I Tried This Hack to Find My “Color Season” for Free — The Results Surprised Me

published Mar 12, 2024
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A few years ago, I had my color analysis done and found out I am a Copper Spring (think: warm, glowy, and clear). Delighted by the royal blue, peachy pink, sunny yellow, amethyst purple, and tomato red in my palette, I’ve actually stuck to shopping according to my seasonal color analysis. It’s also helped me declutter my wardrobe

Because color analysis has been trending on Instagram and TikTok lately, you may want to get yours done, but could be put off by the price tag — I was able to get mine done for free because I was trying it out for a story, but the service I used typically costs $170. And after looking at various color analysis providers online, I saw that consultations can generally range anywhere from $100 to $500. So when I saw a TikTok breaking down a ChatGPT hack to find out your colors for free, my interest was piqued. 

What Exactly Is a Seasonal Color Analysis?

A seasonal color analysis is a holdover from the 1980s that has made a recent resurgence. The premise is that everyone’s skin, hair, and eyes align with a season: winter, spring, summer, or fall, and the analysis tells you which season’s colors you should dress in to look and feel your best. Some analyses even break it down one step further based on whether you look good in clear or muted colors — that’s where my Copper Spring comes into play. It’s a warmer, clearer take on spring colors.

Once you know your colors, you have a guide for how to shop for clothing, which colors look best, which to avoid, what color metal jewelry to wear, and which makeup shades to use. It’s supposed to make shopping easy, showing you exactly which colors make you pop versus the ones that will make you feel less than your best.

In the two years since I jumped on the seasonal color analysis bandwagon, dressing for your season has blown up. It’s all over Instagram and TikTok right now, so I knew it wouldn’t be long before AI would shake hands with color seasons. 

How to Use ChatGPT to Find Your Color Season

This TikTok video explains how you can skip the pricey color consultation and instead use the color picker in Photoshop, Canva, or another design tool to find the exact hex code of your complexion, hair, and eyes. Just take a selfie in natural light, upload it, then use the color picker. Enter those hex codes with prompts into ChatGPT, then let the AI tell you what season you are. From there, you can get specific, asking which greens might look best on you or whether you should wear gold or silver jewelry.

My Experience with the ChatGPT Color Season Analysis Hack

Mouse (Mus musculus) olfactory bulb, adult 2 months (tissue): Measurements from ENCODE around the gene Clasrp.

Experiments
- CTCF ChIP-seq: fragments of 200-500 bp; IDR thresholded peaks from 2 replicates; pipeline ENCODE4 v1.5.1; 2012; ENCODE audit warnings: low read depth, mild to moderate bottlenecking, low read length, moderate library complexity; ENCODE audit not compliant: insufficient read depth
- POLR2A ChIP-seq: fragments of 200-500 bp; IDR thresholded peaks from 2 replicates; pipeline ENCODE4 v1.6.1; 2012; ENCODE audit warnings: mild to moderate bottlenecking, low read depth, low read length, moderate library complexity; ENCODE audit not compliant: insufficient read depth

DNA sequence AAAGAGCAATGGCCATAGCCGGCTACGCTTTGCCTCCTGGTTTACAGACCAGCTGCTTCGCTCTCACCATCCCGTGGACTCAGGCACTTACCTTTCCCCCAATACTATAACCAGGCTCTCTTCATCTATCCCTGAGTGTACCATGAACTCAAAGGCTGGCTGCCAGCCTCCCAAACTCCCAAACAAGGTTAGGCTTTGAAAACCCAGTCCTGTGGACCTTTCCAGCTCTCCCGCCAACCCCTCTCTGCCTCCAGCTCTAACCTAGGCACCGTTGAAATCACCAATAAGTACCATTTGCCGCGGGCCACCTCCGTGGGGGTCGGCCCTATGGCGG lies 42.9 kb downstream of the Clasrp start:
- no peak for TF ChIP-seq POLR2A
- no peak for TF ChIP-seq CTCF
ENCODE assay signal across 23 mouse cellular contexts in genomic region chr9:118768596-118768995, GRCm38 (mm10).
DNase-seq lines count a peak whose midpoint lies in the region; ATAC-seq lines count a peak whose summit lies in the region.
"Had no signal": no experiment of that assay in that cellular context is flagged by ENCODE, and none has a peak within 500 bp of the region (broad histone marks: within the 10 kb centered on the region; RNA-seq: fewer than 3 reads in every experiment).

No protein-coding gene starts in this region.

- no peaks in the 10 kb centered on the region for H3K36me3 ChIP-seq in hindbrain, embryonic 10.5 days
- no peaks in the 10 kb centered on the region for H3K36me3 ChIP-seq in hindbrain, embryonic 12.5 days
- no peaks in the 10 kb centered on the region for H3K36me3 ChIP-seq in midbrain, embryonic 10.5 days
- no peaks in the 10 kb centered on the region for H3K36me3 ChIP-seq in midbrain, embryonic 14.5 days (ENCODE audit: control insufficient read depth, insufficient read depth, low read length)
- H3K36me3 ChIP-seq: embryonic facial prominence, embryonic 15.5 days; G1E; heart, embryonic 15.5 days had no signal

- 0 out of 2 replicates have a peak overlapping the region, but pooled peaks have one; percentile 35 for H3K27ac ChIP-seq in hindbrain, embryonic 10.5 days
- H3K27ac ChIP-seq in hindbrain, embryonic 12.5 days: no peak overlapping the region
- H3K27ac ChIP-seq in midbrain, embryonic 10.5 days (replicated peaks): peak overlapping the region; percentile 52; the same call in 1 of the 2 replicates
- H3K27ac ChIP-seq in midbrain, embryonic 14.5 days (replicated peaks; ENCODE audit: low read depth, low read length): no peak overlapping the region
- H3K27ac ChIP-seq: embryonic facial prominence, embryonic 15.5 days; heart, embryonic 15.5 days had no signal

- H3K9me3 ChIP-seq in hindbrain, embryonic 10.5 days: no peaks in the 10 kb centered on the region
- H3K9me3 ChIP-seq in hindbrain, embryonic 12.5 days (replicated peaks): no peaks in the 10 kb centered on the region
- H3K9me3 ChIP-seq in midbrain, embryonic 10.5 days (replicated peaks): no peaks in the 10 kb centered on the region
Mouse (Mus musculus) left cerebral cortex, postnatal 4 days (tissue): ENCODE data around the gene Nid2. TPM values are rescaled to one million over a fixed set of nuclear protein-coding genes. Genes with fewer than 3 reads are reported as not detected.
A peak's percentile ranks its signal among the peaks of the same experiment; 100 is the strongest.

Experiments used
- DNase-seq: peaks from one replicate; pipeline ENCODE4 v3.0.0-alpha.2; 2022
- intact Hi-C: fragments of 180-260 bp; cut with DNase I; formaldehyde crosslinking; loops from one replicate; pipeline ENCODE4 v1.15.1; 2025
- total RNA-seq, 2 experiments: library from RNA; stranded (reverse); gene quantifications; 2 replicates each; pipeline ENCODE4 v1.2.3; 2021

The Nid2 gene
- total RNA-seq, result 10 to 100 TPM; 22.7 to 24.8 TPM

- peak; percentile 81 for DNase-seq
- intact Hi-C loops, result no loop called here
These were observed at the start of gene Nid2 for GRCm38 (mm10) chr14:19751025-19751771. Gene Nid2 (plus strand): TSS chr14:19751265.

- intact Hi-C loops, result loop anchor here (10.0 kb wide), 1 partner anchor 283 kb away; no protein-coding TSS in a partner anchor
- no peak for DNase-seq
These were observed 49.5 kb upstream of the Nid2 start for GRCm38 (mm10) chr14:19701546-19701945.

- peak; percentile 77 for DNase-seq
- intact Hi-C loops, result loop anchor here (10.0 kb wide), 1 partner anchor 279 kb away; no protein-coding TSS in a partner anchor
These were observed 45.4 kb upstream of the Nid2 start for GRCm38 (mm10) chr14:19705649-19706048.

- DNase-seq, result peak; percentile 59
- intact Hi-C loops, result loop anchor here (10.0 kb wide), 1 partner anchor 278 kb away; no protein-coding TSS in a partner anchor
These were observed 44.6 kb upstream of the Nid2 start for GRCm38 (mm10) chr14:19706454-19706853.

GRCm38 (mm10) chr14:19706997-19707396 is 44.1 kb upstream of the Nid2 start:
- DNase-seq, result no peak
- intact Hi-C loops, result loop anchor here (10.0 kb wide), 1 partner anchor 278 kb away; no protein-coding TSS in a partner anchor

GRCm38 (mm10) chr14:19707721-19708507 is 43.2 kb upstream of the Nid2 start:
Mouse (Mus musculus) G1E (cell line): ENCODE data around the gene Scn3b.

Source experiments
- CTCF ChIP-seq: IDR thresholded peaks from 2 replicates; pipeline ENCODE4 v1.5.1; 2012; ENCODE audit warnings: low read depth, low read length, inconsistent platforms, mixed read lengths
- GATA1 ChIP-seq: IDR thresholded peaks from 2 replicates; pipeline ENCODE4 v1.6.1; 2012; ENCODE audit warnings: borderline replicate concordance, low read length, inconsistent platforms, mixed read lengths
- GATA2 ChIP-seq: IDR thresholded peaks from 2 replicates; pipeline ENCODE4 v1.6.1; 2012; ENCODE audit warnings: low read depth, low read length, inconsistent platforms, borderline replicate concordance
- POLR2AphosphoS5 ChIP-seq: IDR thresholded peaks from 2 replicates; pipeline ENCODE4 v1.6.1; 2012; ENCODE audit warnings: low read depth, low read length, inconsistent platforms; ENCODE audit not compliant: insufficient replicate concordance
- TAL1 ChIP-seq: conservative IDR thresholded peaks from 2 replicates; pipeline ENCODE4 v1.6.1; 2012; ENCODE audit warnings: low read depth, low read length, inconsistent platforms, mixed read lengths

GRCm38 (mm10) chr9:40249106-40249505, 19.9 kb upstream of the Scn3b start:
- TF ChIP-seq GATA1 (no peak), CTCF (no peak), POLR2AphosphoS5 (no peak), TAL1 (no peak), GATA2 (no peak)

I obviously had to try it — and I wanted to see if I would get the same results that I had back in 2022. I uploaded a selfie into Canva, then used the color picker to land on what I thought was an accurate representation of my colors. I asked ChatGPT based on my skin tone, which season I am. 

Credit: Heather Bien

Spring or autumn, it said. But it would need to know my hair and eyes for a better analysis.

I entered those two in and, according to ChatGPT, I’m an autumn. 

I understand its confusion. Spring and autumn are closely related in terms of seasonal color analysis, but one quick look at the colors suggested by ChatGPT for an autumn, and I felt confident my spring analysis was, in fact, correct. Earth tones, rust, burnt orange, and terracotta topped the list, and while those colors are fine on me, they don’t pop the way a rich purple or a deep cobalt blue does. Knowing the difference between clear and muted colors is key here, and it seems to be a nuance ChatGPT hasn’t mastered. 

Credit: Heather Bien

Still, in the name of journalism, I kept going. Green is a color I struggle with. According to my Copper Spring color palette, I should look best in a grass green, lime, or even olive. But I’m never quite able to find just the right shade. I decided to pull ChatGPT into the mix.

It suggested forest green, olive green, moss green, and khaki green. Forest green? I’ll try that. 

But things went off the rails when I asked about blues. I wear blue more than any other color, and I like to think I know the shades that work for me. Clear royal blue, vibrant cornflower, or a bright sapphire are all regulars in my rotation. But ChatGPT suggested teal, turquoise, navy, and slate blue. Teal and slate are awful on me — they’re too muted and wash me out. The others are fine, but not great. 

Would I recommend you use AI to do a wallet-friendly color analysis? Not right now — unless you’re willing to put in more work to guide it or are just looking for some more information on what you already believe your color season to be. When I asked ChatGPT which colors I should wear if I’m a spring, for instance, it knocked that out of the park, feeding me all the colors I know look good on me — and even letting me dig even deeper on those colors.